I brought this up a bit in class today: "Good Copy, Bad Copy" has led me to think about creative boundaries. I gathered from the documentary that new artists like Girl Talk and Danger Mouse, when sampling different songs, consider these boundaries to be less substantial than in the past, while legal representatives would likely disagree.
I think one of the main points, if not the main point, in the debate is whether or not it is creative to use someone else's established work in a new endeavor. Girl Talk refers to himself as a DJ, not a songwriter, making the distinction that he isn't trying to claim a musician's songs as his own composition. Yet his mash-ups consist of multiple songs to make entirely new songs.
In the text realm, we know this sampling takes place every day in academic papers. Quoting other authors of all kind of writing is a fact of life. That there is little to no uproar about this may stem from the fact that academic writing is not popularly considered to be "art." Sources are clearly cited, names are given, and no one calls out an essayist on copyright infringement.
The "art" world, however, is a different story. It's rare that a bestselling fiction author doesn't at some point get slammed with a lawsuit claiming s/he plagiarized an earlier, less commercially successful book. I would venture a guess that, aside from lamenting potential money lost, these plaintiff's are offended by the possibility that someone might do better with a similar idea or piece of work that they themselves had or created, that another writer's creativity can overpower their own. Academic writing isn't threatening in this regard.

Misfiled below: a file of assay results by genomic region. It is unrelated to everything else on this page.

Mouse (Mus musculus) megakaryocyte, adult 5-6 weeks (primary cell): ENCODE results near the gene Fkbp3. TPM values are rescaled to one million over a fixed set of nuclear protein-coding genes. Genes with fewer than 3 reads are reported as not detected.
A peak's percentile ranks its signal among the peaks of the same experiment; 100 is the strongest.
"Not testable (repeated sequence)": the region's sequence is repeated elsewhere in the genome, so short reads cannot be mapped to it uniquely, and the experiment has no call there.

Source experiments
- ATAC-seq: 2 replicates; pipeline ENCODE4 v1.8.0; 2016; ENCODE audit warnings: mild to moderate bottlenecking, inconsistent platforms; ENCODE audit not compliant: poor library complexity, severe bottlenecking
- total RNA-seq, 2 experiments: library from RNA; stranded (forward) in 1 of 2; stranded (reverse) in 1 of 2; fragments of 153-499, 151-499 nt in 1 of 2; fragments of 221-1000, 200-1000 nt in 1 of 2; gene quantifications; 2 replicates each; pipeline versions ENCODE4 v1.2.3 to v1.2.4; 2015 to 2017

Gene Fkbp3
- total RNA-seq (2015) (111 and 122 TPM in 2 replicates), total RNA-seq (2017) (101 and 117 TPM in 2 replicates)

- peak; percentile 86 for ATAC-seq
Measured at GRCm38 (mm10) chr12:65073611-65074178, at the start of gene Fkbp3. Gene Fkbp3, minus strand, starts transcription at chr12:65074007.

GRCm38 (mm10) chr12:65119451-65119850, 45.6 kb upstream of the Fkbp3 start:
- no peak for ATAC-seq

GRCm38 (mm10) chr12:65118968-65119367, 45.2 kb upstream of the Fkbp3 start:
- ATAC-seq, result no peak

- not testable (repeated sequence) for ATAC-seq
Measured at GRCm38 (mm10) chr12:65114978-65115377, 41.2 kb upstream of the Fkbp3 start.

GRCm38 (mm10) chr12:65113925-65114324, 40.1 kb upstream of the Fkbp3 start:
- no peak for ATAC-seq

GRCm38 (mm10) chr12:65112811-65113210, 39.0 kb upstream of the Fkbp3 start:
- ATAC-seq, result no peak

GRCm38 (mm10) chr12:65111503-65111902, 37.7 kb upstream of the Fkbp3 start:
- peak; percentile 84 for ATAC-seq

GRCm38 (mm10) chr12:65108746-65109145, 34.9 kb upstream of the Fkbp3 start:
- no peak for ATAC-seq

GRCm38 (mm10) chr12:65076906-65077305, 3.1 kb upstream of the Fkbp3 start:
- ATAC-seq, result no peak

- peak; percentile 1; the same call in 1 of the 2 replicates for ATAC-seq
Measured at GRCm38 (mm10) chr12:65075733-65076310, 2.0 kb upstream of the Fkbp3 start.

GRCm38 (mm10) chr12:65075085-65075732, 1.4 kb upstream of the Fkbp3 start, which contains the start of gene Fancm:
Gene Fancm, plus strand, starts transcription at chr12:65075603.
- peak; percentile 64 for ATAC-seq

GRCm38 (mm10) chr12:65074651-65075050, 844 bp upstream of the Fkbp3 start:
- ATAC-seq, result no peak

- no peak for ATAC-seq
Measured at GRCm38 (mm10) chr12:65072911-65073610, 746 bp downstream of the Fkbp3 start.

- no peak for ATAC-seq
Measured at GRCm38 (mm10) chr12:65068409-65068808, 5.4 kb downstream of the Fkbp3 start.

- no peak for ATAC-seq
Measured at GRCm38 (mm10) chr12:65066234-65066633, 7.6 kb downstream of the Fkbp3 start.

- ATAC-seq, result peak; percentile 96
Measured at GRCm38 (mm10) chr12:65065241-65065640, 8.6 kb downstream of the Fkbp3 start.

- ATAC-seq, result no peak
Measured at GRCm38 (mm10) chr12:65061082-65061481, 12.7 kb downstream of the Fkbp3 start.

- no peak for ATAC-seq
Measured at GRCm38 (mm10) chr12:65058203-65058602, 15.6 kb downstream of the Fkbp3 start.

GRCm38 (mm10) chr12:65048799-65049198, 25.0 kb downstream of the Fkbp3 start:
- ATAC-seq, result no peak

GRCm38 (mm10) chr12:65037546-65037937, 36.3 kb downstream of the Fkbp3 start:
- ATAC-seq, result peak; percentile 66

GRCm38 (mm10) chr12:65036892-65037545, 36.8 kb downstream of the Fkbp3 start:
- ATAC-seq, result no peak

On a related note, author's tend to take up differing opinions about how "free" their work ought to be. J.K. Rowling, for example, is not offended by and in fact encourages young people to use her characters and their world to write their own stories, believing that any creation is creative. Stephen King takes the opposite view, as I've read, and denounces the recycling of his stories.
It cannot be denied that this "copying" is becoming ubiquitous. Go to any Barnes & Noble, and you'll find a plethora of titles that have turned Mr. Darcy into a vampire or Jane Eyre into a modern-day college student who falls in love with a rock star. (No, I did not make these up.)